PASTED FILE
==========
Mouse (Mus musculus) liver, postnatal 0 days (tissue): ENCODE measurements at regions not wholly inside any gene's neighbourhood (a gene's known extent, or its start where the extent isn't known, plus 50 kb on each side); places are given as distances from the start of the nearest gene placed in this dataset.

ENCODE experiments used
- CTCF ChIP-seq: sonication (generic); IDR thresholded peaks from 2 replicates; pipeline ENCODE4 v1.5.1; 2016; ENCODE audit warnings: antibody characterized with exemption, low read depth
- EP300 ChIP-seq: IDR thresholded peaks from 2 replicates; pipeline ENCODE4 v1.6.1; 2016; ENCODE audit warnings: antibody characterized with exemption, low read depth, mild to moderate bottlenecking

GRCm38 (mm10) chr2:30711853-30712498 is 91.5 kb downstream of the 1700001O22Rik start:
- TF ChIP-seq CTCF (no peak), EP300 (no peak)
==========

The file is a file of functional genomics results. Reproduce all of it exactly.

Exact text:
Mouse (Mus musculus) liver, postnatal 0 days (tissue): ENCODE measurements at regions not wholly inside any gene's neighbourhood (a gene's known extent, or its start where the extent isn't known, plus 50 kb on each side); places are given as distances from the start of the nearest gene placed in this dataset.

ENCODE experiments used
- CTCF ChIP-seq: sonication (generic); IDR thresholded peaks from 2 replicates; pipeline ENCODE4 v1.5.1; 2016; ENCODE audit warnings: antibody characterized with exemption, low read depth
- EP300 ChIP-seq: IDR thresholded peaks from 2 replicates; pipeline ENCODE4 v1.6.1; 2016; ENCODE audit warnings: antibody characterized with exemption, low read depth, mild to moderate bottlenecking

GRCm38 (mm10) chr2:30711853-30712498 is 91.5 kb downstream of the 1700001O22Rik start:
- TF ChIP-seq CTCF (no peak), EP300 (no peak)